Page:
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    Berg Cloud Sandbox: A tool to unite connected devices and the companies that make them

    Berg, a London-based design consultancy that has worked with Nokia, Twitter, and the BBC, among others, is today announcing the Berg Cloud Sandbox, a platform meant to make it easier for companies to experiment with connected devices and services by covering an entire campus to the Berg Cloud platform. Fabrica, an Italy-based communications research center, will be the first company to roll Sandbox out on its campus. Sandbox allows prototype devices to connect to an Arduino —…
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    Twitter: Enabling the Internet of Things-lite

    It’s best not to think about what might happen if everyday objects could Tweet. The few examples that already exist — diapers that Tweet parents when their wearers need to be changed, toilets and toasters that broadcast their use — are horrifying enough without imagining how they might interact with other devices able to share anything at any time. Nobody likes a tattle-tale tabletop. Still, it seems that Twitter is starting to provide the barest of minimums required…
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    Anvil seeks to cure the “Kickstarter hangover” by becoming a one-stop shop for connected devices

    Building a hardware company, or even releasing a single product, takes more than a successful Kickstarter project. While the crowdfunding service allows inventors to raise capital and awareness for their product concept, it’s really only the first step on the long path from ideation to completion. And, given Kickstarter’s insistence that it’s not a store, distribution is one of the hardest problems hardware-focused companies encounter along the way. Some companies, like Brooklyn-based Grand St., have…
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    Privacy and the Internet of things

    What could be worse than a prospective employer seeing your drunken Facebook photos? Maybe the less obvious stuff that big data can tell marketers and other third parties about you, like your driving habits or health condition. That was the topic at a panel today at the Internet of Things Conference in San Francisco. And the consensus was that developers should take those concerns head on, thinking early about how they will disclose privacy issues to users. As the landscape…
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    All the fitness apps in the world won’t make us thin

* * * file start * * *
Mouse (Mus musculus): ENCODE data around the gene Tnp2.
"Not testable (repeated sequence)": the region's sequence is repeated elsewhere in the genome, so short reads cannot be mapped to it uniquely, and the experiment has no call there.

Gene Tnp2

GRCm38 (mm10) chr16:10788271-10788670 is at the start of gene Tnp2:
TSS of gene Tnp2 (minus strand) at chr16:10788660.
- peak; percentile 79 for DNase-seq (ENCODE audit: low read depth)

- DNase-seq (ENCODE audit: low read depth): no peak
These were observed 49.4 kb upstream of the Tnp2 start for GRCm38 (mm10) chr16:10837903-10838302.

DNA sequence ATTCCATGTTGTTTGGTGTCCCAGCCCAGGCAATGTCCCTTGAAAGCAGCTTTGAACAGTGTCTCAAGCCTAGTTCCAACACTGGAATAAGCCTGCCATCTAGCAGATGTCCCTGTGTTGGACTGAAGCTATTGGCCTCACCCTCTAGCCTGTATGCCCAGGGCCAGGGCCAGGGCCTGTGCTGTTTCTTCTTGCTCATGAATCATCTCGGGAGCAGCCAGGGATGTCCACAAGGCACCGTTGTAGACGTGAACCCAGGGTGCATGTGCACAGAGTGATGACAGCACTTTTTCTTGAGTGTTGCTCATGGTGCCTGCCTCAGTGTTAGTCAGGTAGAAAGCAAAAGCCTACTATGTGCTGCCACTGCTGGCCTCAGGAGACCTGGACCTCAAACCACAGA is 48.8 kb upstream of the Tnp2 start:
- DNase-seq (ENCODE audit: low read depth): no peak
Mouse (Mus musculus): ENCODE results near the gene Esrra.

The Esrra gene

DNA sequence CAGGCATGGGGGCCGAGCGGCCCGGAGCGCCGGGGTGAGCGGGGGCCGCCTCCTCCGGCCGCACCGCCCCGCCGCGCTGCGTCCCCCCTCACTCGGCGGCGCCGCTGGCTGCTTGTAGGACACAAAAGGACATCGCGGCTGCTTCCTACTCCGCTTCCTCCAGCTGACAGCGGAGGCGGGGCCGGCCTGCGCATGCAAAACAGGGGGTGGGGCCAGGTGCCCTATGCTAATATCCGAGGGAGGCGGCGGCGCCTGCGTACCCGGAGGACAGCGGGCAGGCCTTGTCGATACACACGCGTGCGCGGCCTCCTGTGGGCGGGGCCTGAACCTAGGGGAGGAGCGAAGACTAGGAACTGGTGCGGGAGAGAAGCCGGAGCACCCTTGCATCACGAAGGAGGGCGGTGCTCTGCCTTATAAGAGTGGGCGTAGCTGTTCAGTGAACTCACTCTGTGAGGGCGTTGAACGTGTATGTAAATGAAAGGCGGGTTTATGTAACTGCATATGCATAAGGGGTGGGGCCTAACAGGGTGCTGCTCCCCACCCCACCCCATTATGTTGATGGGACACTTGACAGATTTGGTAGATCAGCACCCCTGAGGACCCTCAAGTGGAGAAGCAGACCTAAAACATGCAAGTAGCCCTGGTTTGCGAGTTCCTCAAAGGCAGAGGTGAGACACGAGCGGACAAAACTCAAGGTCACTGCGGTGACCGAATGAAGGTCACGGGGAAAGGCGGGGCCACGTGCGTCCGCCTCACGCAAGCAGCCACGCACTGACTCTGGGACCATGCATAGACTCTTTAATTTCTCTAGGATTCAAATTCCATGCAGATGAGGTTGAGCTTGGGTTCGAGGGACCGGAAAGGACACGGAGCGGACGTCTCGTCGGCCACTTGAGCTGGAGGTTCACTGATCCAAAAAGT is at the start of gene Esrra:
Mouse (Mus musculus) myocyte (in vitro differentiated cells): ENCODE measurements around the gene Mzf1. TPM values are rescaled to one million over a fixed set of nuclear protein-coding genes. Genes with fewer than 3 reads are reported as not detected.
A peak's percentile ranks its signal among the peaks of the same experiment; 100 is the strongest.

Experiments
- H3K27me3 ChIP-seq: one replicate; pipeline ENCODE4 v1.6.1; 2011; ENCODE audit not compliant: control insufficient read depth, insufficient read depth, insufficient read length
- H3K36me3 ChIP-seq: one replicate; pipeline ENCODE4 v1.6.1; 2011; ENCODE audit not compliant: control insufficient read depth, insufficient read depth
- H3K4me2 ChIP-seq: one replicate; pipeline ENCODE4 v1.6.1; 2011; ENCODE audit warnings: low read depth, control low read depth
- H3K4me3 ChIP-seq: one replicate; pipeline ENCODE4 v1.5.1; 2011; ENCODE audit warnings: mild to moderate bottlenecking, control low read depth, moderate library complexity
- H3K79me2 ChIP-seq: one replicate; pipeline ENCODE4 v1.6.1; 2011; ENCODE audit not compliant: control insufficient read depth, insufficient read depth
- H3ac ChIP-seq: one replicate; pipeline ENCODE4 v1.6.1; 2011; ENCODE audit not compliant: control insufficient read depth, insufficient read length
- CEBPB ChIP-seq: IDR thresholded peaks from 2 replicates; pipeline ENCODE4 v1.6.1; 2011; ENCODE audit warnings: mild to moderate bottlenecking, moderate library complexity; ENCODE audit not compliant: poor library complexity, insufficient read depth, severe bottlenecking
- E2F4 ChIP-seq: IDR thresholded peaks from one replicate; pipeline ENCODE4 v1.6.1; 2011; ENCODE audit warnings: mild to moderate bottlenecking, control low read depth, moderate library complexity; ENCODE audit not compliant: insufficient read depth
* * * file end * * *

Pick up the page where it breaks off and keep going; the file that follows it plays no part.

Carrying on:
Personalized fitness apps and devices just won’t become mainstream. New research from Pew’s Internet & American Life Project backs me up on this concern. It found that 60% of Americans track some aspect of their health. But note what that means: It includes something as simple as regularly weighing yourself and keeping a loose mental tally of how you fluctuate. The flip side of this is that a whopping 40% of Americans don’t even do that. Of that 60%,…
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    A big data, crowdfunded, connected device: Zuvo’s water filter tackles all three buzz words

    Every once in a while, I come back to a famous Bruce Lee quote: “Empty your mind. Be formless, shapeless – like water,” the legendary martial artist said. “Be water, my friend,” he concludes. It is about being mighty and adaptable, and probably not about crowdfunding. But I keep thinking about the quote because lately water keeps coming up in my reporting, and in a way that’s not entirely unlike the way Lee mentions it – with a pure, flowing…
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    Missing from the Internet of Things Consortium: Captain America and Iron Man

    The Internet of Things Consortium has gotten a considerable amount of attention during the early goings of CES. The tech and traditional press, like AllThingsDCNET and the Wall Street Journal ate up its launch announcement this week, and PandoDaily has also covered it. The San Francisco-based organization plans to meet periodically with the mission of “facilitating cooperation between hardware, software, and service providers,” according to its website. It’s unclear whether the organization will be more think tank or trade group, but it seems safe…
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    Yes, it does matter that Samsung announced an Evernote-equipped refrigerator

    Gadget reporters are a fickle bunch. The same people who get excited about the Internet of Things and the blurring distinction between the online and offline worlds had a field day with Samsung’s new, Evernote-equipped refrigerator, even going as far as calling it the worst thing ever. That’s something we’re going to have to get over if the bridge between our online gadgets and our offline tools is ever going to be built. Some things, like adding an…